After months of exhausting every possible pathway to a bipartisan deal, it remains out of reach right now, even after working collaboratively with and securing the support of policing groups, Booker said Wednesday. Unfortunately, even with this law enforcement support and further compromises we offered, there was still too wide a gulf with our negotiating partners and we faced significant obstacles to securing a bipartisan deal.

Booker added that the time has come to explore all other options to achieve meaningful and common sense police reform.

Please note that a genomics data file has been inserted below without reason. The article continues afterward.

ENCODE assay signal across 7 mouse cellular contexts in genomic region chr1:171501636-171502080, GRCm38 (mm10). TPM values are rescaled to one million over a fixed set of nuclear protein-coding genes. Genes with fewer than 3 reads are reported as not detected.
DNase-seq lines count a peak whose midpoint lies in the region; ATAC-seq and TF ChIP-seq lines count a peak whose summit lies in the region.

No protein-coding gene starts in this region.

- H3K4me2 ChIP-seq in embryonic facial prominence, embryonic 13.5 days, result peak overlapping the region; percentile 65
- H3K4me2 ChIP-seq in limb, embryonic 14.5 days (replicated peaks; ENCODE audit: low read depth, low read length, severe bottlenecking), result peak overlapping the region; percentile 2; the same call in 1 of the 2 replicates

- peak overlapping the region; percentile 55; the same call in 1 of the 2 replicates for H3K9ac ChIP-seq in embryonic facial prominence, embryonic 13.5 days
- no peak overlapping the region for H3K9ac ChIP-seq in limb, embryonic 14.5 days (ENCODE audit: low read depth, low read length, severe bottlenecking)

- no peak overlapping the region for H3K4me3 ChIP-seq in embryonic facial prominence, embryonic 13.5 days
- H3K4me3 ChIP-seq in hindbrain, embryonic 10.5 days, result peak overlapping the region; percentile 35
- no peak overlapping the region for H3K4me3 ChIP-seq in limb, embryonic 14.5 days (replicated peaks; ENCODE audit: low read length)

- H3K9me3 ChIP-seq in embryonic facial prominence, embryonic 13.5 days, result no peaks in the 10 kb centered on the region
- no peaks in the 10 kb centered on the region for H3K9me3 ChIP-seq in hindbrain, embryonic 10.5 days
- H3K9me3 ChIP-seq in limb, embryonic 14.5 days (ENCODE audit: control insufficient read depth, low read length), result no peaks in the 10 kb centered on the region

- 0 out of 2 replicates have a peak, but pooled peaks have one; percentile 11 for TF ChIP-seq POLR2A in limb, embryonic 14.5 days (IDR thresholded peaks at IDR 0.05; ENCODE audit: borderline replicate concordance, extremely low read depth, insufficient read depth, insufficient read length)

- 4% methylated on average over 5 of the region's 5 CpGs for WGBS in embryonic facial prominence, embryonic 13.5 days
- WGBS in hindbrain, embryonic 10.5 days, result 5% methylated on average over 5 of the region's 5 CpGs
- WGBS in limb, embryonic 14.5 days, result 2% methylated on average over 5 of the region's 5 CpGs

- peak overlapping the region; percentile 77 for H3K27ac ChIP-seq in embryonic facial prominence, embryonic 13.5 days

The failed bipartisan negotiations almost certainly close the door on police reform this Congress, absent changes to Senate rules. Earlier this year, the House passed a sweeping police reform bill named after George Floyd, a Black man who was killed by a Minneapolis police officer last year. But that legislation has no chance of getting 10 Republican votes in the Senate.

The talks are over. We did the best we could, said Bass, the lead House Democrat negotiator.

It wasn’t like there was a big fight. It wasn’t like there was a big rupture. But at a certain point, you have to recognize that you’re just spinning your wheels, she said, blaming police unions intransigence in part for the collapse of talks.

The Wall Street Journal was the first to report the end to the police reform discussions.